View Full Version : Casey Stoner Interview by Speed TV

Ric Caley
07-06-2007, 11:37 AM
Written by: Dennis Noyes
Miraflores de la Sierra, Madrid, Spain – 7/5/2007

Talking to 21-year-old Casey Stoner reminds me in a lot of ways of talking to the young Mick Doohan back in 1989 and 1990 when he was breaking in... and breaking bones. Mick came up to the premier class in the days when the 500s were at their nastiest. The high-sider was common and Honda HRC engineers were so worried about the rate of crashes that they even proposed to the FIM eliminating the 500s and introducing a 375cc class with a limit of three cylinders.

Doohan had to make his way to the top riding against the likes of Wayne Rainey and Kevin Schwantz, but seemed to be on the way to his first title in his third year, 1992, before suffering a serious injury at Assen.

Stoner is now leading the points table in only his second season in the premier class and certainly does not have it any easier than Doohan did; he has to battle for the title against Valentino Rossi but does not seem to be under pressure and, so far, has avoided errors and crashes.

Stoner comes from that same Australian dirt track background that produced Wayne Gardner and the generation that followed. On Friday afternoon in Assen I had a long talk with the MotoGP points leader.

They say in the MotoGP paddock that Casey Stoner was Ducati’s third choice at the end of 2006, behind Rossi, Hayden, and Melandri, and that he is currently one of most underpaid stars on the MotoGP grid. If these things are true, Ducati’s Livio Suppo, who heard complaints from Loris Capirossi when he signed the up-and-coming Australian, has reason to be pleased with the Ducati-Stoner contract.

Stoner may turn out to be the biggest bargain Ducati and Marlboro have ever had.

SpeedTV: Talk about your dirt track background in Australia:

C.S. “Broc Parkes was one of my idols when I was really little. He was a great dirt track rider and he and Westy (Anthony West) had some great battles and I have ridden against Westy a couple of times as we were coming up. I was watching an old dirt track video from ‘96 the other night with Broc and Westy and Chris Vermuelen…it’s quite funny now to see that when all of us are in the world championships. We all knew each other or about each other. Chad Reed didn’t do much dirt track and went straight into motocross. I didn’t see much of Josh Brookes but he did some dirt track as did Marc Atchenson (FIM Superstock 1000 Cup contender). It was a tough environment to come out of; we had different kinds of tracks, some 1000-meter ovals on trotting tracks that on an 80cc was just flat out and chuck it back one gear in the corners. On an 80cc I was able to go faster than the guys on the 500cc motocross bikes.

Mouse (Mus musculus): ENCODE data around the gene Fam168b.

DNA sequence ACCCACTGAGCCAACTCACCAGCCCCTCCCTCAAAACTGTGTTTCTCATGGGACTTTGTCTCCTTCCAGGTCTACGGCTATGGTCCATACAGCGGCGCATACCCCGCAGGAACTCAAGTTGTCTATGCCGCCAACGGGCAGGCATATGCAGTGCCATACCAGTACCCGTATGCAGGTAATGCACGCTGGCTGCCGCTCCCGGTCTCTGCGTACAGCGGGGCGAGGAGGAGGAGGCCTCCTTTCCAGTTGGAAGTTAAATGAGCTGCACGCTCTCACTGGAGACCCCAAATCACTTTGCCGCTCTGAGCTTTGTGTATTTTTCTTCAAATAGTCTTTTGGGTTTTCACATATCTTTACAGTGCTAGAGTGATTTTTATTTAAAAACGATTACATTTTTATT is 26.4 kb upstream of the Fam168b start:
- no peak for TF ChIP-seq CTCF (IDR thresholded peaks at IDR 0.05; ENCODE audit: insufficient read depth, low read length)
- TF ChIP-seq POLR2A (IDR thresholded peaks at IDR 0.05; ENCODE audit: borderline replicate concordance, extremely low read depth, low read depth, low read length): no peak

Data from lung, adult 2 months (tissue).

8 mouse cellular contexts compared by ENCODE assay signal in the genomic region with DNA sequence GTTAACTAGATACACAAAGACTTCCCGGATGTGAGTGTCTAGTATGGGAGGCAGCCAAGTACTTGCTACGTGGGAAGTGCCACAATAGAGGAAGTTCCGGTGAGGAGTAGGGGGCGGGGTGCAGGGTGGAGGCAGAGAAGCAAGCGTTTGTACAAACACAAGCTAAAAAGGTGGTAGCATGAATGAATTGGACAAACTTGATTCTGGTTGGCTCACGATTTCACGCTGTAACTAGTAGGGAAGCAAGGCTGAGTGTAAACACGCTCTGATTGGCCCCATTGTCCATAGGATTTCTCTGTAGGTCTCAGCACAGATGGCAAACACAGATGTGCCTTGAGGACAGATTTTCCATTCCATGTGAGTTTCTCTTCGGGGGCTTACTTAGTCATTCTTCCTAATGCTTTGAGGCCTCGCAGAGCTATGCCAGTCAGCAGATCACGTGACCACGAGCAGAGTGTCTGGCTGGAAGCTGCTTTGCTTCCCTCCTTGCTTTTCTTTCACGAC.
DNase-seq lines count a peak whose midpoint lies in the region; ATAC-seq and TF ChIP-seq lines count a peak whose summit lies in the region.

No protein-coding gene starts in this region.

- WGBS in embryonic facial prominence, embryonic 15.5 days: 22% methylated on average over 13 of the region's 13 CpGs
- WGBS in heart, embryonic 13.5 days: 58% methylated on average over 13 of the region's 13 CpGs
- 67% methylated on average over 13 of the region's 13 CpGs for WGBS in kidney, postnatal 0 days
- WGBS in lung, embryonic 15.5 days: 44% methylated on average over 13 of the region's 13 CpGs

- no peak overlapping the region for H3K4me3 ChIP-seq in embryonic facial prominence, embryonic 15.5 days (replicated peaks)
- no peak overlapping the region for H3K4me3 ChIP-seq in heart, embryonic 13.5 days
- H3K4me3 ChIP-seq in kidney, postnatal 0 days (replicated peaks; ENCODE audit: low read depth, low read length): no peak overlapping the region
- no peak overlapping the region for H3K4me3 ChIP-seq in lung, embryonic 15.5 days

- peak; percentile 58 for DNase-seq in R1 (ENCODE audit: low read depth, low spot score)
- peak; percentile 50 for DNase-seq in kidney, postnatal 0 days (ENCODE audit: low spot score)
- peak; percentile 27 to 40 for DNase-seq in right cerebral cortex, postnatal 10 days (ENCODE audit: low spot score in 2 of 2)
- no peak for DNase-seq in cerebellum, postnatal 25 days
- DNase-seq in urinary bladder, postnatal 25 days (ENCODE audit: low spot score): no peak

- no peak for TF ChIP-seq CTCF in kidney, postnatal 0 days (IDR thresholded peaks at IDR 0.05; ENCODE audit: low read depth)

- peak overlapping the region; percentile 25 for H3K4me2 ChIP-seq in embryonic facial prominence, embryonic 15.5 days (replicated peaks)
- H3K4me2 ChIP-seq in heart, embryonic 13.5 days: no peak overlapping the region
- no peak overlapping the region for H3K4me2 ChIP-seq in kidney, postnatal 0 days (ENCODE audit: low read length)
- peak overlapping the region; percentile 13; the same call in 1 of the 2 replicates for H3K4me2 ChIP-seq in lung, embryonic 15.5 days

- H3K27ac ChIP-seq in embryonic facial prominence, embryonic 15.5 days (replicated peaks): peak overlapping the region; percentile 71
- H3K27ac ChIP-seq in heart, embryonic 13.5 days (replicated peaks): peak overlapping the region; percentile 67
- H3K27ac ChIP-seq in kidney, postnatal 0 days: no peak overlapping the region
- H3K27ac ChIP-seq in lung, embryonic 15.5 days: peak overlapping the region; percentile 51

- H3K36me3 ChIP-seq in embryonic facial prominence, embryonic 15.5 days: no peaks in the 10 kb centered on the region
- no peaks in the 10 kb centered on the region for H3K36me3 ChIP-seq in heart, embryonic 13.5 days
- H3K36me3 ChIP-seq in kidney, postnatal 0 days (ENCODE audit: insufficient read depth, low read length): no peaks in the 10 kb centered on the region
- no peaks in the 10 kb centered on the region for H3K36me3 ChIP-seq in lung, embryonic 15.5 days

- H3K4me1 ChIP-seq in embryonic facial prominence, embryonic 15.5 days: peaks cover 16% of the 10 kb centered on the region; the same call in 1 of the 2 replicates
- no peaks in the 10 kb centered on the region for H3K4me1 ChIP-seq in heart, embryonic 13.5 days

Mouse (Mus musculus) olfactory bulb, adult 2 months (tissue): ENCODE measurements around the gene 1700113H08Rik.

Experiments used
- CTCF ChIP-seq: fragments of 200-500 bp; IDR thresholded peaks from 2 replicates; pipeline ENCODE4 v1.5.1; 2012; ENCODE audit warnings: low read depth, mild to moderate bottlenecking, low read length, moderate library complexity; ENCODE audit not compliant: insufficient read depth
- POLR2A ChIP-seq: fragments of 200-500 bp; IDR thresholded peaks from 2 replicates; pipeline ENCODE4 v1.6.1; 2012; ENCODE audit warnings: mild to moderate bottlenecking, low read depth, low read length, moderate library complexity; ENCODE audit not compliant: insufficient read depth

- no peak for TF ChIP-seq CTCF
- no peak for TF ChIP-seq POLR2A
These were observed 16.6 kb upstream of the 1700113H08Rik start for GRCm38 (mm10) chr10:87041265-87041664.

SpeedTV: All your background in dirt builds throttle control, and in 125 and 250 too…now you are riding in MotoGP with the 800cc where traction control is all-important. Many riders, among them Rossi, are saying that TC is spoiling racing and taking control away from the rider.

C.S.: I hear Randy Mamola on the TV commentary and I hear all these things about how traction control does everything, everybody complaining about it. I don’t know because the systems I have tried are nothing but a control system to stop you from crashing and if you have completely destroyed a tire then it will help you to find that little bit of extra traction. These bikes these days really are tearing up tires more than the old 500s ever did, so you really sort of need that system there to help us that little bit. But it is still all about throttle control. Don’t get me wrong. TC is there when you make a mistake, if you have a bit of a wobble and get on the gas too hard, it can help you a little bit, but it’s still all about throttle control. Traction control is pretty much a helping hand. In rain situations now you can feel the traction control helping. There would have been a lot of riders high-siding in Donington. Sometimes maybe traction control can be a little bit too much in the wet… I can definitely feel it working and keeping the rear wheel from stepping too far out of line -- helping you out of sticky situations, but in the dry I really don’t feel it as much.

SpeedTV: Valentino has said that he doesn’t think these 800cc bikes as they are now could be ridden without TC, but he regrets that electronics has become so important.

C.S: I agree with that. I rode the new Ducati at the end of last year with a new TC system that wasn’t sorted yet and Loris and I had a pretty hard time getting thrown all over the bike, it was pretty much impossible to ride, but once you get them tamed down a bit -- but it is not so much traction control -- it is more engine management, mapping, all that does a lot more than the actual traction control system does. Since Mick started riding the Big Bang they have been looking for a way to keep the power controllable. Everybody keeps saying how much easier these bikes are to ride and yadada, but you can only ride a bike to its limit and we are riding these bikes as close to the limit as we can.

SpeedTV: But many, fans and riders, miss the sliding, the smoking rear tire with the bike crossed up…are we ever going to see that again?